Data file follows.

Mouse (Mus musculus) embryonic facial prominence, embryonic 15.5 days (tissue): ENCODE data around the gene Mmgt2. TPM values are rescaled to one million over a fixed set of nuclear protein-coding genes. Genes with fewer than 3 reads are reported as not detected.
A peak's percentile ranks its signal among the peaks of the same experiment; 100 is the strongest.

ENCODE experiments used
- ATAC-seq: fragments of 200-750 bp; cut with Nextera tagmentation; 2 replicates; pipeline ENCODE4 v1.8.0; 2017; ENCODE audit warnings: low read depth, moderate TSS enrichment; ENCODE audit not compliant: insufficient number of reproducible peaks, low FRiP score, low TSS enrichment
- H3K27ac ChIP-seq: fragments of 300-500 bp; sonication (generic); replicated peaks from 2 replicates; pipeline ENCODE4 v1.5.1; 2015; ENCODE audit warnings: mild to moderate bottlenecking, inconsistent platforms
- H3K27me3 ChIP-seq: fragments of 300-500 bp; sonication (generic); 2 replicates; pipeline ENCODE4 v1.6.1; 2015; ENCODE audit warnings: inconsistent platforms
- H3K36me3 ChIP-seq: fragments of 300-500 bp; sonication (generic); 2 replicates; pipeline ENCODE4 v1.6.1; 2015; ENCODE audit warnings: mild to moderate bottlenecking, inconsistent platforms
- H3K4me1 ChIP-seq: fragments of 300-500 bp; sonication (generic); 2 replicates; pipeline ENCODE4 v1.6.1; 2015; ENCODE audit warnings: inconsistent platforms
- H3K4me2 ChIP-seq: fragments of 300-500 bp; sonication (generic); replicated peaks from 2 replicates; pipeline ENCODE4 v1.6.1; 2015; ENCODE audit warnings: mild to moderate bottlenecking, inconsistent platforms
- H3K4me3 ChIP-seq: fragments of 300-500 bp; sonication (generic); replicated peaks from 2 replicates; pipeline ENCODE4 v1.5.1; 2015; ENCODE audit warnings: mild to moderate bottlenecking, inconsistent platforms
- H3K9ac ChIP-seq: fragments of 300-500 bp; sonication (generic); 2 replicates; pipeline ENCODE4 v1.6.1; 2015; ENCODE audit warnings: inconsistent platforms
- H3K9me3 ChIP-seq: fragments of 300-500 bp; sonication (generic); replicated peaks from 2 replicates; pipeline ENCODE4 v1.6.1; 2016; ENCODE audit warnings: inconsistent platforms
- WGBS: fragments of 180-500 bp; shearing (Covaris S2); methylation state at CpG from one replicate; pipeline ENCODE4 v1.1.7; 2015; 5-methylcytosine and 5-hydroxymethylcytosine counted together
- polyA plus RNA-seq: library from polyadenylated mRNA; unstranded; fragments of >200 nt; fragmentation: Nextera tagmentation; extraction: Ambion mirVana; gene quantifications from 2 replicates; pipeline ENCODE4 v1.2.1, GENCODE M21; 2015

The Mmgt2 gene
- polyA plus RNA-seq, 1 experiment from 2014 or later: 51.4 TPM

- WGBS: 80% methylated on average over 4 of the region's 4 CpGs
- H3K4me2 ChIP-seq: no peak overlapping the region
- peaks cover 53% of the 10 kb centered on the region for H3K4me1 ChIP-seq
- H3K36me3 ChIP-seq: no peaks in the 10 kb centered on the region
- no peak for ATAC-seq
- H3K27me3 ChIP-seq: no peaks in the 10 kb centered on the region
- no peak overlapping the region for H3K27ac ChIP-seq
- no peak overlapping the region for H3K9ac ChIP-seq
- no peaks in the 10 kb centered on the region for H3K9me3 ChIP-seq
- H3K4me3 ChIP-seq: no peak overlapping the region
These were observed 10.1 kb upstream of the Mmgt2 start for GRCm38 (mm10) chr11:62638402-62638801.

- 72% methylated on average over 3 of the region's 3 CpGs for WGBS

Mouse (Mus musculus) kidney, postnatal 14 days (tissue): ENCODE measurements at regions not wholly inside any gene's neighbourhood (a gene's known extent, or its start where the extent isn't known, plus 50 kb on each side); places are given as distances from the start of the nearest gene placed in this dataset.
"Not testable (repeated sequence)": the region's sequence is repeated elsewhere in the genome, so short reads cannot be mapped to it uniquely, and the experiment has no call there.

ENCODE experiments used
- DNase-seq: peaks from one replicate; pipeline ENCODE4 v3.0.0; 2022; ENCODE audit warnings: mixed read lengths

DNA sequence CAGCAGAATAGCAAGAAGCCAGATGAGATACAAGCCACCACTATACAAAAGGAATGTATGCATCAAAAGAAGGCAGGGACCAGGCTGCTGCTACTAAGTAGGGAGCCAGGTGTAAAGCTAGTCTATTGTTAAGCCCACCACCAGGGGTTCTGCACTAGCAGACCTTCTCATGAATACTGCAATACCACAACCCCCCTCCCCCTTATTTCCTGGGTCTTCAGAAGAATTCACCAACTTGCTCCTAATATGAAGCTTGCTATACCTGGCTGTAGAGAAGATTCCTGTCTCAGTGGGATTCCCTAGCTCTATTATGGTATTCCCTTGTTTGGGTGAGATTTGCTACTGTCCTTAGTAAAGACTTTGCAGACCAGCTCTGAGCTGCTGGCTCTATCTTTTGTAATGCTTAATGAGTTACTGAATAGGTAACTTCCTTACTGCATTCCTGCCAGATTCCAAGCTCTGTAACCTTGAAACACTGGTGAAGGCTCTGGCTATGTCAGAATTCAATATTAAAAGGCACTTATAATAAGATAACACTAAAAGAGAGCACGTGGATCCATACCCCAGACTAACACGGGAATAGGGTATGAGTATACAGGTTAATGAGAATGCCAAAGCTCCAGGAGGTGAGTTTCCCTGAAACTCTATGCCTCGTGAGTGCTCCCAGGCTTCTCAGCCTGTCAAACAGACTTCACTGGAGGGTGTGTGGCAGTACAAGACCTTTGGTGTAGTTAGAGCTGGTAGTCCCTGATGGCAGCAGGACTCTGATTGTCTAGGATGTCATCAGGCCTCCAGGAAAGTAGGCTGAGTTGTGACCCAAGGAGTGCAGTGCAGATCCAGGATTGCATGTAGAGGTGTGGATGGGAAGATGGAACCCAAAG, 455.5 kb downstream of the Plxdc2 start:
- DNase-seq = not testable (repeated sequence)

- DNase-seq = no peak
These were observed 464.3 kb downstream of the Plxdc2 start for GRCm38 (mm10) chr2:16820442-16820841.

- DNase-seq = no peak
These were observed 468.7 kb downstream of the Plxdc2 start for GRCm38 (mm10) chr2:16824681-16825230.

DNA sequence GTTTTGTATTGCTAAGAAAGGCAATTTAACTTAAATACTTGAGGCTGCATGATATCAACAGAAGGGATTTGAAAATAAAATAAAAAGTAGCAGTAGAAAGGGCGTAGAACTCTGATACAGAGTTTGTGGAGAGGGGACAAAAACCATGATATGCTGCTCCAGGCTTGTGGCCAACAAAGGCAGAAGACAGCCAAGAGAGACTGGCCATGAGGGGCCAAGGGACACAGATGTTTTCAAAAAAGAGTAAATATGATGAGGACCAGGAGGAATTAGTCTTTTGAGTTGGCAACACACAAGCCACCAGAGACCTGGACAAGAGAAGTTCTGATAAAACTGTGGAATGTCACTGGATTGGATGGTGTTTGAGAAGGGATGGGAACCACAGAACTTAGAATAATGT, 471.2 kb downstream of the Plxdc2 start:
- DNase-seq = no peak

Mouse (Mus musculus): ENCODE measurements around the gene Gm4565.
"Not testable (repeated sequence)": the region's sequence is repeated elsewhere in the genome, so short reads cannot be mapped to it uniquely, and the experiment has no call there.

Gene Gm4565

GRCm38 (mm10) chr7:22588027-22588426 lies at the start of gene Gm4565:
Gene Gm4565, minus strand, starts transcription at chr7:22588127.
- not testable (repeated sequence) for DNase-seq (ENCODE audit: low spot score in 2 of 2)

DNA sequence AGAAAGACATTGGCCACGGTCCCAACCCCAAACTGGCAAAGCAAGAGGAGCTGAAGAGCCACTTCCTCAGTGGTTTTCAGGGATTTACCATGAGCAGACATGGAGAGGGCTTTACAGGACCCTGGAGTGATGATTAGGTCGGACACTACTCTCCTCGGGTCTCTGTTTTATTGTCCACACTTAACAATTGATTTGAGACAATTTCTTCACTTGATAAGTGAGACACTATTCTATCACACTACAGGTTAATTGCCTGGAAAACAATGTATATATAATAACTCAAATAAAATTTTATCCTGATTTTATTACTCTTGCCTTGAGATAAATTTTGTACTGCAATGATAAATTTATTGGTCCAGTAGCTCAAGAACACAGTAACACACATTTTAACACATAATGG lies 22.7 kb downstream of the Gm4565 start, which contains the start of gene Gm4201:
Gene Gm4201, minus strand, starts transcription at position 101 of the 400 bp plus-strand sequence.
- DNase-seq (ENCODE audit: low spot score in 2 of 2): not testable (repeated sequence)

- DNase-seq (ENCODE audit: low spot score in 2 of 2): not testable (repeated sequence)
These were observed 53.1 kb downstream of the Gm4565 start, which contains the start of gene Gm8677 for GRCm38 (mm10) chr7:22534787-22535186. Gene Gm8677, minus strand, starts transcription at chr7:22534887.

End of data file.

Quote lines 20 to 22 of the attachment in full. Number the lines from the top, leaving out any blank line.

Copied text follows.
- H3K36me3 ChIP-seq: no peaks in the 10 kb centered on the region
- no peak for ATAC-seq
- H3K27me3 ChIP-seq: no peaks in the 10 kb centered on the region